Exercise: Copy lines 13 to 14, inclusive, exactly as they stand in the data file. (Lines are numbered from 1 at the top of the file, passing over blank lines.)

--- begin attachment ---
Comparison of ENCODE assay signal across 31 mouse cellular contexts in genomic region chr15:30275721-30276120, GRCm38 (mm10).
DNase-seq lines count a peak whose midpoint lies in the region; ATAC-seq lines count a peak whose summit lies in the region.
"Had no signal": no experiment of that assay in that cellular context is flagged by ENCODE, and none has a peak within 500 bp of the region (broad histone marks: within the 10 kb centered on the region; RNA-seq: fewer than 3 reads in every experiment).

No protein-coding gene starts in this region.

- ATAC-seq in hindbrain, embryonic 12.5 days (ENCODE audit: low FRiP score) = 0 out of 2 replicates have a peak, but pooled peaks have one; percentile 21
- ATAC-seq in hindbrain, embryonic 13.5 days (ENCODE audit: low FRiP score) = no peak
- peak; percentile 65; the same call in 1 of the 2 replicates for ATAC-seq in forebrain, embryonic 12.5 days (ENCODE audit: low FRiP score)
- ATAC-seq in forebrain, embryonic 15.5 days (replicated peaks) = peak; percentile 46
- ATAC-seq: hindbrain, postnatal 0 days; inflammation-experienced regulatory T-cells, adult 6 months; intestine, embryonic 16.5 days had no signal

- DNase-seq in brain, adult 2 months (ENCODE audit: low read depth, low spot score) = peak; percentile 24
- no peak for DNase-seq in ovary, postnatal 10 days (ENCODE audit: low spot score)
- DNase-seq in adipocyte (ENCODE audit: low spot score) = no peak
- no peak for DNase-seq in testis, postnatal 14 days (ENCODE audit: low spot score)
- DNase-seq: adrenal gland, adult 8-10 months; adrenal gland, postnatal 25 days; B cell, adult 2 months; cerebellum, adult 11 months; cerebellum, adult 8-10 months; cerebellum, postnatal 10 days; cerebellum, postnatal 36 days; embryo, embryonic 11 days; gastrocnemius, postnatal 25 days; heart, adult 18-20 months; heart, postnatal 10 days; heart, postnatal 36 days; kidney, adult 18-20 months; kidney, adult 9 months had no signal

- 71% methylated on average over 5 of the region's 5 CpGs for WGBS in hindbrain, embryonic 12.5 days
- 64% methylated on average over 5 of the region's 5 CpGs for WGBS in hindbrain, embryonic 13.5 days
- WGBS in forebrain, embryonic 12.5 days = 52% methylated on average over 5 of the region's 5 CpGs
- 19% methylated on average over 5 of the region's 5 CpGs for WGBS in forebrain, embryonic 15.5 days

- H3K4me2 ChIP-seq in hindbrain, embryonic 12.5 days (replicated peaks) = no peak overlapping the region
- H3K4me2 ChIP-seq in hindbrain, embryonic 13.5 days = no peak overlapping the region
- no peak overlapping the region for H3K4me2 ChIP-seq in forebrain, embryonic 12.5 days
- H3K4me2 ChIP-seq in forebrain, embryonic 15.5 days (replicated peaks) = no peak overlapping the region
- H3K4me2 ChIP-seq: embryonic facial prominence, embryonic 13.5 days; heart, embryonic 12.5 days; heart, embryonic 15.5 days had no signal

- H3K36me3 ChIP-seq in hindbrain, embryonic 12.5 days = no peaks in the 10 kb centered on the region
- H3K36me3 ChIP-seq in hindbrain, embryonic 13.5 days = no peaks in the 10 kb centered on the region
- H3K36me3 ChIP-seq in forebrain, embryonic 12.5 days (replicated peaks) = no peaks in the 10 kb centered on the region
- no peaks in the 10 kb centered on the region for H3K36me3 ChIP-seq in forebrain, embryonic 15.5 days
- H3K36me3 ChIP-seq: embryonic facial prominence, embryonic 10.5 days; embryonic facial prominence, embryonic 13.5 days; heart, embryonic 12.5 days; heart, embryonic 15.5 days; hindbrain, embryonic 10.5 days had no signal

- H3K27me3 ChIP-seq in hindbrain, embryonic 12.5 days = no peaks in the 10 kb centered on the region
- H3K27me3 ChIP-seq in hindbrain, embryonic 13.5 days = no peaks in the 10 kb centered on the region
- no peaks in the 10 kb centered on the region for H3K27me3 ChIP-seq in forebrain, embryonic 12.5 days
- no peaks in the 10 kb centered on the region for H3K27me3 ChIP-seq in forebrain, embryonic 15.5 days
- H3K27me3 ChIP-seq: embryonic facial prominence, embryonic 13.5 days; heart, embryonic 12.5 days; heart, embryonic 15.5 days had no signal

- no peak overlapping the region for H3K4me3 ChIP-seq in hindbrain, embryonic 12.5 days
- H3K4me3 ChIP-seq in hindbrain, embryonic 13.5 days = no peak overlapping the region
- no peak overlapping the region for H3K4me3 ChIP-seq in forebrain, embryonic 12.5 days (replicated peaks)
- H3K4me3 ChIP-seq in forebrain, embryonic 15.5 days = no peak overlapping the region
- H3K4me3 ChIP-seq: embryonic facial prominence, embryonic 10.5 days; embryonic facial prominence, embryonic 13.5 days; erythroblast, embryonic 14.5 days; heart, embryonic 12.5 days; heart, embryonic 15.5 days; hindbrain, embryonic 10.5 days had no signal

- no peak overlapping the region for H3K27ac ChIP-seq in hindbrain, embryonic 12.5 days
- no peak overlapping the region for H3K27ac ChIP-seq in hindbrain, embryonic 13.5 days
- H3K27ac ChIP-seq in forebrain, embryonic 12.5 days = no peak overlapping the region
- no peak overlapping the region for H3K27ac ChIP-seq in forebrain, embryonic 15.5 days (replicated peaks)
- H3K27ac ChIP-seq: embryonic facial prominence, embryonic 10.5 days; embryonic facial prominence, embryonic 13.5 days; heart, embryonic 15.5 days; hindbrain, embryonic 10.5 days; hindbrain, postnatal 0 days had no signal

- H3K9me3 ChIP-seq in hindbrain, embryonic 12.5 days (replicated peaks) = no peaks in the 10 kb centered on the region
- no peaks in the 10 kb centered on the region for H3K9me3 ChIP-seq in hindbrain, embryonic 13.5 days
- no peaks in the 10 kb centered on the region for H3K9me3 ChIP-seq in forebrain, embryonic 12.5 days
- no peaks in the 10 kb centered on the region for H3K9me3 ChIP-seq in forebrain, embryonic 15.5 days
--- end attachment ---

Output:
- no peak for DNase-seq in testis, postnatal 14 days (ENCODE audit: low spot score)
- DNase-seq: adrenal gland, adult 8-10 months; adrenal gland, postnatal 25 days; B cell, adult 2 months; cerebellum, adult 11 months; cerebellum, adult 8-10 months; cerebellum, postnatal 10 days; cerebellum, postnatal 36 days; embryo, embryonic 11 days; gastrocnemius, postnatal 25 days; heart, adult 18-20 months; heart, postnatal 10 days; heart, postnatal 36 days; kidney, adult 18-20 months; kidney, adult 9 months had no signal